In aerospace the term 'stall' is used in a different context to the way the F1 fraternity use it. In terms of an F1 wing a stall occurs when the angle of attack is too large (same as aerospace) whereas when an airplane wing stalls, lift is lost due to the critical AoA being exceeded and the flow separates creating drag.  This is where the major confusion occurs as principally when an F1 wing stalls just like an airplane it creates drag but essentially there is a resultant loss of downforce.   The loss of downforce makes the wing less efficient and so cancels out the drag further giving a top speed advantage of between 5-10km/h dependent on the system.

 Above: Toyota TF108 - Monaco 2008 you can see the central duct in the 15cm free zone
Above: McLaren MP4-24 - Monaco 2009 Shows the passive duct used by McLaren which was the genesis for the 2010 driver controlled F Duct

It is widely accepted that drag reduction is the desired effect of both passive and F ducts but it is entirely plausible downforce is also gained as a result of careful management of the rear wings angle of attack (AoA).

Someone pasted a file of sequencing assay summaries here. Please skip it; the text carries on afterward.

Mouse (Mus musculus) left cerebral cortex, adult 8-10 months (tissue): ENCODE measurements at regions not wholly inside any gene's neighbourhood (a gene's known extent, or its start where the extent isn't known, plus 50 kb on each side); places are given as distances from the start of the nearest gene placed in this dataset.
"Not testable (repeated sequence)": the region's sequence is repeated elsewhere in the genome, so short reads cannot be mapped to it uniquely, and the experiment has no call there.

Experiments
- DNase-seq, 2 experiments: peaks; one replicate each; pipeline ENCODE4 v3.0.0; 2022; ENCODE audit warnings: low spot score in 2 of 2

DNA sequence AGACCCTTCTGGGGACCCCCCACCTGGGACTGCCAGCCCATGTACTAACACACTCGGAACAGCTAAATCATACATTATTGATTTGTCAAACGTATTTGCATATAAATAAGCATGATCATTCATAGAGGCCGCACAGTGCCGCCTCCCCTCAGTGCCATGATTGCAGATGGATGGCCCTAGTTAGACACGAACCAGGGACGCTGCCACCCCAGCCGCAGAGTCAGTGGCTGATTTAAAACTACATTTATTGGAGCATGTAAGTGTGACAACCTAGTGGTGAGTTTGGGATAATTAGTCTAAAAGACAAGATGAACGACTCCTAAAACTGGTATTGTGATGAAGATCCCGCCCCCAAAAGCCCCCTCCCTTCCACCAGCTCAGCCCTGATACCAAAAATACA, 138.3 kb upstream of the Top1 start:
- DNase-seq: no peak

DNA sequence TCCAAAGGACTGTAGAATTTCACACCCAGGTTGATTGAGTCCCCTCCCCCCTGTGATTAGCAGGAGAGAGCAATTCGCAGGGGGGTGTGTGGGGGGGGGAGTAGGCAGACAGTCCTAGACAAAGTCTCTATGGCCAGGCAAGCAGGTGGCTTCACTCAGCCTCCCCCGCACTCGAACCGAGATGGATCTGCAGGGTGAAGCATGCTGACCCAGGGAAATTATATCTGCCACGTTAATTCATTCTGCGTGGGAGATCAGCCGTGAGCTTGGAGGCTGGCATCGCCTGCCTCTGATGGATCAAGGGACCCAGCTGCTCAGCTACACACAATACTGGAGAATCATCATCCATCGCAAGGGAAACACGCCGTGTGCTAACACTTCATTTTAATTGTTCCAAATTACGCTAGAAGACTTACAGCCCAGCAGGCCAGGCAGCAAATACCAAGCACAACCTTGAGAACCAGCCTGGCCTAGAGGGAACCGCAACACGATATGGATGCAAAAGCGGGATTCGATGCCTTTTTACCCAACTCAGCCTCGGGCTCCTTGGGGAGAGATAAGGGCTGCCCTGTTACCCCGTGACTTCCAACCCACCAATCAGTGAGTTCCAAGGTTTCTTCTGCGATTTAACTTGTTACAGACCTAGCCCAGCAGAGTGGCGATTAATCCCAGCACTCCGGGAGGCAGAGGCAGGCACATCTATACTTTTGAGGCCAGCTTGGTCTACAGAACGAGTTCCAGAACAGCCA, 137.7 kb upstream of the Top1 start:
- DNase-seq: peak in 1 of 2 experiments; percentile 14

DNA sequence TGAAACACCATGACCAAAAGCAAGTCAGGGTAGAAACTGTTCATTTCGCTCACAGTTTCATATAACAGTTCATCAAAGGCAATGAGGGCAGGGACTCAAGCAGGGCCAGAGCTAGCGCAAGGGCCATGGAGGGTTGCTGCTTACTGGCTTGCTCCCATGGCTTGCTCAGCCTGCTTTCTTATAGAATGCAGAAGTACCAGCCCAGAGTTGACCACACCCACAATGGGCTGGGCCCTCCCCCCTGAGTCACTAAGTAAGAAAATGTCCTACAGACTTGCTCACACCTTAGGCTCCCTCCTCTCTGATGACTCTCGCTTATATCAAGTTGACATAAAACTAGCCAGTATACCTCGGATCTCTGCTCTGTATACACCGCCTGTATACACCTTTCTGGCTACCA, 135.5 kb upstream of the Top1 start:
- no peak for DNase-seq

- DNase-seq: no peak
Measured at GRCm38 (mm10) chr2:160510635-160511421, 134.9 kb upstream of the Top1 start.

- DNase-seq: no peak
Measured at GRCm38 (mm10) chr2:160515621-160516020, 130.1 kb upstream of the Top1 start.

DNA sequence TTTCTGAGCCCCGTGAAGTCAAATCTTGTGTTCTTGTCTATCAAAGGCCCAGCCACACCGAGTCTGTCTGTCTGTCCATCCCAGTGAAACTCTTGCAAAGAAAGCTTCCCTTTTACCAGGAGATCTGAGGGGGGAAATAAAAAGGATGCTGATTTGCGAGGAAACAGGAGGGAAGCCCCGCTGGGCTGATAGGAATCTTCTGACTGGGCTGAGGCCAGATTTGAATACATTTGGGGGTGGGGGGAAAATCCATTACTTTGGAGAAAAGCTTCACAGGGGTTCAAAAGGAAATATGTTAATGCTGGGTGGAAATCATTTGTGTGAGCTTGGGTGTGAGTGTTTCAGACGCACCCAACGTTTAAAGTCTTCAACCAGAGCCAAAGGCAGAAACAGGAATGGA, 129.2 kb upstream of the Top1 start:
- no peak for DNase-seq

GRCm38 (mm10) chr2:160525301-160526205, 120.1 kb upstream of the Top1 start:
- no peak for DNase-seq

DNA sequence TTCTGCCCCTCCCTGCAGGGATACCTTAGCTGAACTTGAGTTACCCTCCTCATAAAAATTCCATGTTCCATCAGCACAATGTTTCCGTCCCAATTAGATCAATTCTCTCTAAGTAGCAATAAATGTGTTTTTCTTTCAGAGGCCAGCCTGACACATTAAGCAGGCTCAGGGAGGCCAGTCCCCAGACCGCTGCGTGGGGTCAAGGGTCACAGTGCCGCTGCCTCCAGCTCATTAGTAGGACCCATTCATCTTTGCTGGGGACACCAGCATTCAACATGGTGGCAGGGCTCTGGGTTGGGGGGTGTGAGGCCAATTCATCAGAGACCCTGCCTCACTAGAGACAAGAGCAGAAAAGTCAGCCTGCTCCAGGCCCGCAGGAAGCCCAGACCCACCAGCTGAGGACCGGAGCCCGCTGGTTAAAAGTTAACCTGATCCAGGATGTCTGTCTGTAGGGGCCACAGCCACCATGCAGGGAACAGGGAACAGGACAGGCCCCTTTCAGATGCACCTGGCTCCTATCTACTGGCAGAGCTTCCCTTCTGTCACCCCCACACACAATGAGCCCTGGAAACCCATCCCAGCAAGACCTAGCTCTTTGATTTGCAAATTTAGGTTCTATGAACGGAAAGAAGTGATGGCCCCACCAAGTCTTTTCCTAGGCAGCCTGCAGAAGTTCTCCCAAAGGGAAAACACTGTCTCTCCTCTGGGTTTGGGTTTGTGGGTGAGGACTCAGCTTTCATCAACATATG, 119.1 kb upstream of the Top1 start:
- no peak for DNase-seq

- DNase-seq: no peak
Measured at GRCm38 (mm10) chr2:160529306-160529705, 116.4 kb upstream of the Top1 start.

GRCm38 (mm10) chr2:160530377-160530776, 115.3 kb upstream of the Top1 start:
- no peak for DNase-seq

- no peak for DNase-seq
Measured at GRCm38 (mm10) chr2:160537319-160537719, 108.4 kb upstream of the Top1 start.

The F Duct systems of 2010 (Once again with McLaren at the fore, using their 2009 experience) were a development of this principle. Adding the driver as the controlling influence allowed the team to make the slots on the rear of the wing  larger meaning they could gain more downforce from an aggressive wing AoA whilst blowing the wing. When the driver covered the hole in the cockpit the airflow to the rear wing would cease and drag would be reduced.

 Above: McLaren MP4-25 - 2010 Slot gaps extend across the top plane of the rear wing